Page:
You will need to hire a licensed electrician to make the connection from the power company’s source to the barn site. If you want to do some of the work yourself, ask the electrician if he will be willing to act as a consultant to advise you regarding the materials you need for the interior and exterior wiring, including plugs, switches, and light fixtures, and to supervise your work.
In a barn, all exposed wires must be run through metal conduit pipe. Cutting the pipe and feeding the wire through can be time consuming and costly in terms of labor. Your barn may have as many as one hundred switches, plugs, and lights, each of which must be connected. Working alongside an electrician or doing the work yourself and having the electrician check it can result in a significant savings. Electrical work must be inspected before the walls are sealed and the power is turned on, so be sure this is done before you call the county electrical inspector.
Save labor costs by installing the sub-roof (plywood or insulation board) and sub-wall (insulation board) yourself. If you don’t mind climbing around on a roof or handling 4-foot by 8-foot sheets of material, you can put the “skin” on your barn. Nailing these large areas can take a considerable amount of time.
Pole barns are generally less expensive than post-and-beam, block, or frame construction. Trusses are less expensive than rafters and beams. Metal roofing is less expensive than shake roofs. The wall framing for non-horse areas (such as tack rooms, feed rooms, etc.) can be made of 2 x 4s and covered with inexpensive siding or paneling or not finished inside. To cut down on the number of windows for light, you can install fiberglass panels at the top of the walls (clerestory) where they join the roof and at the triangular portions of the gable ends.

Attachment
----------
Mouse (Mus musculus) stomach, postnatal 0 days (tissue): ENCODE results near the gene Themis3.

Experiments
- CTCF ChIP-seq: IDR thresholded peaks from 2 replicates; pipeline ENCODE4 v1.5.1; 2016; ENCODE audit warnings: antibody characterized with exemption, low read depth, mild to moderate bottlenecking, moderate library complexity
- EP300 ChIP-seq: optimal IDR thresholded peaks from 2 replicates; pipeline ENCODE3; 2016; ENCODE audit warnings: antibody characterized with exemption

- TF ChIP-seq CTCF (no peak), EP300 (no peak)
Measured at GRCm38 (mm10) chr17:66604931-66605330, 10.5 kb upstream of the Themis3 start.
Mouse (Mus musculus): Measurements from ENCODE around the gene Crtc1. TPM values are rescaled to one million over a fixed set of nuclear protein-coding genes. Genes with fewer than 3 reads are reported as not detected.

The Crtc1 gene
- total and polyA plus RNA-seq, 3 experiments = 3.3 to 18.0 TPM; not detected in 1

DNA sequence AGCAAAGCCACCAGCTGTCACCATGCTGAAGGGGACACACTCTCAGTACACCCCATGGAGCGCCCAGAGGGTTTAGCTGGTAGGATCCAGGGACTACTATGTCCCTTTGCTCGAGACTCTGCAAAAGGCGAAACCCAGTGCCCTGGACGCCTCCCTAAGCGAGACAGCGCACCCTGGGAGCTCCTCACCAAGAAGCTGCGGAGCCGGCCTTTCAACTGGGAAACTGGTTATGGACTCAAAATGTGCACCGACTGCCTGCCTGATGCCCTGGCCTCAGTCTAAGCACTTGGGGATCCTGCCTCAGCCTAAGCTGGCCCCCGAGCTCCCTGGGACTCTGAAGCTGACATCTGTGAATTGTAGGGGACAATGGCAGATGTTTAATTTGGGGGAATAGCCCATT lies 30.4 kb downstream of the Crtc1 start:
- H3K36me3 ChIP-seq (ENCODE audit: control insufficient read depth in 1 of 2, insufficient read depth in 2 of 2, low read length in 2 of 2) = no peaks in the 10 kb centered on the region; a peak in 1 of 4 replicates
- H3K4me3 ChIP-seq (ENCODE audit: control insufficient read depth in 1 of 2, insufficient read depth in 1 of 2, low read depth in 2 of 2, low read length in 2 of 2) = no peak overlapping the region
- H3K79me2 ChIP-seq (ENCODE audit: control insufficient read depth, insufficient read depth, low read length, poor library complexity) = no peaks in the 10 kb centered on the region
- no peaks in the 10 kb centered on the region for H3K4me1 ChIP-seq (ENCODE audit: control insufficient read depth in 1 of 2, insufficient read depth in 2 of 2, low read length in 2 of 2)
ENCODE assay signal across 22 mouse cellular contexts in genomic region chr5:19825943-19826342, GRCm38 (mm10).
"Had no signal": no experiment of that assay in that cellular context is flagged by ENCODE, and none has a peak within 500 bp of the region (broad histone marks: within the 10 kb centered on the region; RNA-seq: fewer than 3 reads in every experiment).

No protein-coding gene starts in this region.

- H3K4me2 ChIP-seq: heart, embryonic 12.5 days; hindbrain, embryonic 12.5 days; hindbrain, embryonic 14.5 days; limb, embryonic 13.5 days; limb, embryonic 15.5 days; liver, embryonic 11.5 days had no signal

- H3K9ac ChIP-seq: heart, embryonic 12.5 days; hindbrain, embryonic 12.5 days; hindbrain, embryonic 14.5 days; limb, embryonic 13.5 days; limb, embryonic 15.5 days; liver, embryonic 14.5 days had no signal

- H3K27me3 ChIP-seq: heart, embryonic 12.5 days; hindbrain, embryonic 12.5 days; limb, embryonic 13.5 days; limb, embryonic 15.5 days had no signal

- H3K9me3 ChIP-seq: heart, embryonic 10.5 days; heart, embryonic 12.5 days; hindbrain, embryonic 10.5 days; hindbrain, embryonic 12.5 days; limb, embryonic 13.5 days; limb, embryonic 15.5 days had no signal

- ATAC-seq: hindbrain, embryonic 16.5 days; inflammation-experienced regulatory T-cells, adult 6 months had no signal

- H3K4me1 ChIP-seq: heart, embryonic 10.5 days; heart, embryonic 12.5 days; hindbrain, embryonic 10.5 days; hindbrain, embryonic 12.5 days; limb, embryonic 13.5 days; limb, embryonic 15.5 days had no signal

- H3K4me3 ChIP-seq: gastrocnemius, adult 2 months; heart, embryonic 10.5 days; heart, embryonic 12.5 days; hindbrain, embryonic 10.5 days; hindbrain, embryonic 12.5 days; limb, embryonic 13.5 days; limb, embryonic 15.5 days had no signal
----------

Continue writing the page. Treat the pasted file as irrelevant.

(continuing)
You can do most of the finish work yourself, including landscaping, lining the stalls, laying stall flooring or mats, painting and finishing the tack room, painting and treating wood areas, and installing metal antichew strips.
To help the immediate budget, with carefully designed plans you might be able to build the barn in stages. Start with two stalls, a tack room and feed room, and plan to add two or more stalls later, or perhaps a wash rack or breeding area.
Excerpted from © Horsekeeping on a Small Acreageby Cherry Hill. Used with permission from Storey Publishing.